Take the 2-minute tour ×
Software Quality Assurance & Testing Stack Exchange is a question and answer site for software quality control experts, automation engineers, and software testers. It's 100% free, no registration required.

So I have been reading up on a lot of books surrounding testing. But all the books I've read have the same flaws. They will all tell you the definitions of testing. But I have not found a single book that will guide you into integration testing (or pretty much anything higher then unit testing). Is integration testing that elusive or am I reading the wrong books?

I'm a hands on person, so I would appreciate it if someone could help me with a simple program:

Let's say you need to make some sort of calculation program that calculates something (doesn't matter what) and exports it to *.txt file. Let's assume we use the Model View Controller design principle. And one class for the actual calculating which you'll use in the model and one for writing the textfile. So:

View => Controller => Model => CalculationClass, FileClass

So for unittesting: You'd test the calculationClass, I'd personally focus most of my unit tests there. And less time on unit testing the view/controller/FileClass. I personally wouldn't see the use of unittesting those unless you want a really robust program.

Integration testing: Now this is where I run into a wall. What would I have to test to call it an integration test? I could stub the view and feed the controller data which it would pass on to the model and so forth. And then check what the view gets back in the end. But ... Couldn't I just run the (in this case small) program then and test it manually? Would this be considered a integration test too, or does it have to be automated? Also, can I check multiple items to see if they are correct?

I cannot seem to find any book that offers a hands on approach to methods of integration testing.

share|improve this question
    
I've made the exact same topic over there now. Thanks so much! –  Enthusiastic Programmer Apr 3 '12 at 11:37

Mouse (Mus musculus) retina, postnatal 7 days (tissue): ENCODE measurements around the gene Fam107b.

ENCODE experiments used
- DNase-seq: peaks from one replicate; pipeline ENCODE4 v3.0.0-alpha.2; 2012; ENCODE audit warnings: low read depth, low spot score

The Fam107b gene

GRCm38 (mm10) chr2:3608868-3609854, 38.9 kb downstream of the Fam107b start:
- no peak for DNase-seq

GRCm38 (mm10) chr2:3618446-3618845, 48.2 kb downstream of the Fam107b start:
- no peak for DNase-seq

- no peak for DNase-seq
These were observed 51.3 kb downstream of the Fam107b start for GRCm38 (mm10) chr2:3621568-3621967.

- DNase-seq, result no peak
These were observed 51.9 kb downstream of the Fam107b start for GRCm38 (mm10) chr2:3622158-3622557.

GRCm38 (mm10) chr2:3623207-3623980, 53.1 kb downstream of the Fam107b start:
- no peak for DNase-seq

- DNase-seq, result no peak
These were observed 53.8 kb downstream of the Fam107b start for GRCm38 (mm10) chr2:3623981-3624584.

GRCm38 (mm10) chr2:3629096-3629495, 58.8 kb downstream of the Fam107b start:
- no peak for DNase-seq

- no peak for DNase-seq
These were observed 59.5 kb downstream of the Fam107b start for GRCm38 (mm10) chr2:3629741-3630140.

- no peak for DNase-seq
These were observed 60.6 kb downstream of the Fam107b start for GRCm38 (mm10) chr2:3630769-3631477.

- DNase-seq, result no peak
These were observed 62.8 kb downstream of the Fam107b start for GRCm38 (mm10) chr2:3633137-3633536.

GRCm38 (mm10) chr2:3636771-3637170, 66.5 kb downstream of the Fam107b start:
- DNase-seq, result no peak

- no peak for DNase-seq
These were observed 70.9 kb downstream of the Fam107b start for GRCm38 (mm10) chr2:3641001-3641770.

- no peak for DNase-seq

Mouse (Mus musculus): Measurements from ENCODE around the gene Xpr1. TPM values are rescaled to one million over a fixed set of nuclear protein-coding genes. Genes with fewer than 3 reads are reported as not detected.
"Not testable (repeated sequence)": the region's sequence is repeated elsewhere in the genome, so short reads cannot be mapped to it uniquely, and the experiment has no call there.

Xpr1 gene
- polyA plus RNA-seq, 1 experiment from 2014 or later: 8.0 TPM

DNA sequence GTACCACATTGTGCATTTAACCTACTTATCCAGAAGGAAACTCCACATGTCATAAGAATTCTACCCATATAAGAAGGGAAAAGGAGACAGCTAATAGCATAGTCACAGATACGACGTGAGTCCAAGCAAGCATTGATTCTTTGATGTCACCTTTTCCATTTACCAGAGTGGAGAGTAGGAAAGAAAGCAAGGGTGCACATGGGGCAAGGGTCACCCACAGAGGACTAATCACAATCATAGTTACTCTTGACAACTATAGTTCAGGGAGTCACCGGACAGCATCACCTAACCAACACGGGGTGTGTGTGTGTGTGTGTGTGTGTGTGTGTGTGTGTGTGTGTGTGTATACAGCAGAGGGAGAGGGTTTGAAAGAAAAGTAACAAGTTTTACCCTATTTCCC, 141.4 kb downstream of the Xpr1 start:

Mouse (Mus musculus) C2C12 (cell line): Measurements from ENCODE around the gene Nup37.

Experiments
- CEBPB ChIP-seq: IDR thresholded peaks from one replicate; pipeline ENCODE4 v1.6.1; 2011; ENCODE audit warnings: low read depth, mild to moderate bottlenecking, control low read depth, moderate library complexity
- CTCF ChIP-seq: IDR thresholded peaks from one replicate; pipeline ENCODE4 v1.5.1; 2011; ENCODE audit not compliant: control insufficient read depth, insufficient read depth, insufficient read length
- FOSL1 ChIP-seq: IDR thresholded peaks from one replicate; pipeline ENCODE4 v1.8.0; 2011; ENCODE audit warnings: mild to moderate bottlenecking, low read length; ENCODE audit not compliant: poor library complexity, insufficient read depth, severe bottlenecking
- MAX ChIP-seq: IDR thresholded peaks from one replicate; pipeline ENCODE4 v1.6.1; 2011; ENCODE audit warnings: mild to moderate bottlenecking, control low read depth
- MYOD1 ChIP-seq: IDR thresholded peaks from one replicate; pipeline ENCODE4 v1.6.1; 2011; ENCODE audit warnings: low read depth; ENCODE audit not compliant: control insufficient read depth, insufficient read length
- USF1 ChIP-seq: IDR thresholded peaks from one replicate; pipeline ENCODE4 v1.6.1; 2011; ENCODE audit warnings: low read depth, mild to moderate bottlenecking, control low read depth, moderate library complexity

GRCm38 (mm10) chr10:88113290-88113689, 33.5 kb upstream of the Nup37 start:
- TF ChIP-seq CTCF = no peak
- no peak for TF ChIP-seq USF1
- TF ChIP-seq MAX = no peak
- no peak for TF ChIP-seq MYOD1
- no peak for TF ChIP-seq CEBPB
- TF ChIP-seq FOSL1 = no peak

3  
Please don't cross post. If you want, the question could be migrated. –  ChrisF Apr 3 '12 at 11:44
1  
@ChrisF This would fit well over at SQA.SE, the cross-post has also gathered answers now. I guess if this is migrated, we can merge the questions. –  testerab Apr 3 '12 at 18:54
    
Welcome to SQA, Enthusiastic Programmer. It may help to read this: sqa.stackexchange.com/questions/2599/… –  user246 Apr 3 '12 at 19:42
    
Thanks for the flags @ckenst user246 and others - the dupe was temporary and deliberate, I asked Prog.SE to migrate the question so we could merge them here, rather than have questions duplicated across sites. Generally considered better to migrate questions to the right home rather than to cross-post, apologies for any confusion in the interim. –  testerab Apr 4 '12 at 19:59
add comment

migrated from programmers.stackexchange.com Apr 3 '12 at 18:59

This question came from our site for professional programmers interested in conceptual questions about software development.

3 Answers

You could try Lisa Crispins book on Agile Testing, that goes through a lot of the testing types. She also has a lot on her blog - try this one agile testing quadrants

share|improve this answer
    
can I trouble you to move this comment to sqa.stackexchange.com/questions/2958/…? –  user246 Apr 4 '12 at 12:07
add comment

To give you an example, on my last project, our integration tests ran like a story across a set of services all the way down to the database layer.

We had a service method that created something and one that read it back out by ID.

So one integration tests calls the service method to create, then read it back using the Get service method and compare data. That's the basic idea anyway, we had lots of longer "stories".

For each integration test we tore down and rebuilt the DB from scratch including static data.

share|improve this answer
add comment

Couldn't I just run the (in this case small) program then and test it manually?

Yes, that can be considered to be an integration test. The question is how often do you expect that test to be repeated, and how much effort will it take to automate the process. If you think that test needs 5 minutes, and automating it takes 5 days, then you can make a lot of manual tests before it pays to write an automatic test. On the other hand, in a real scenario, you will often have to test a lot of more processes, each process will take more than 5 minutes to test, and you will have a framework like FitNesse helping you writing integration tests faster. The former link leads also to a book.

share|improve this answer
add comment

Your Answer

 
discard

By posting your answer, you agree to the privacy policy and terms of service.

Not the answer you're looking for? Browse other questions tagged or ask your own question.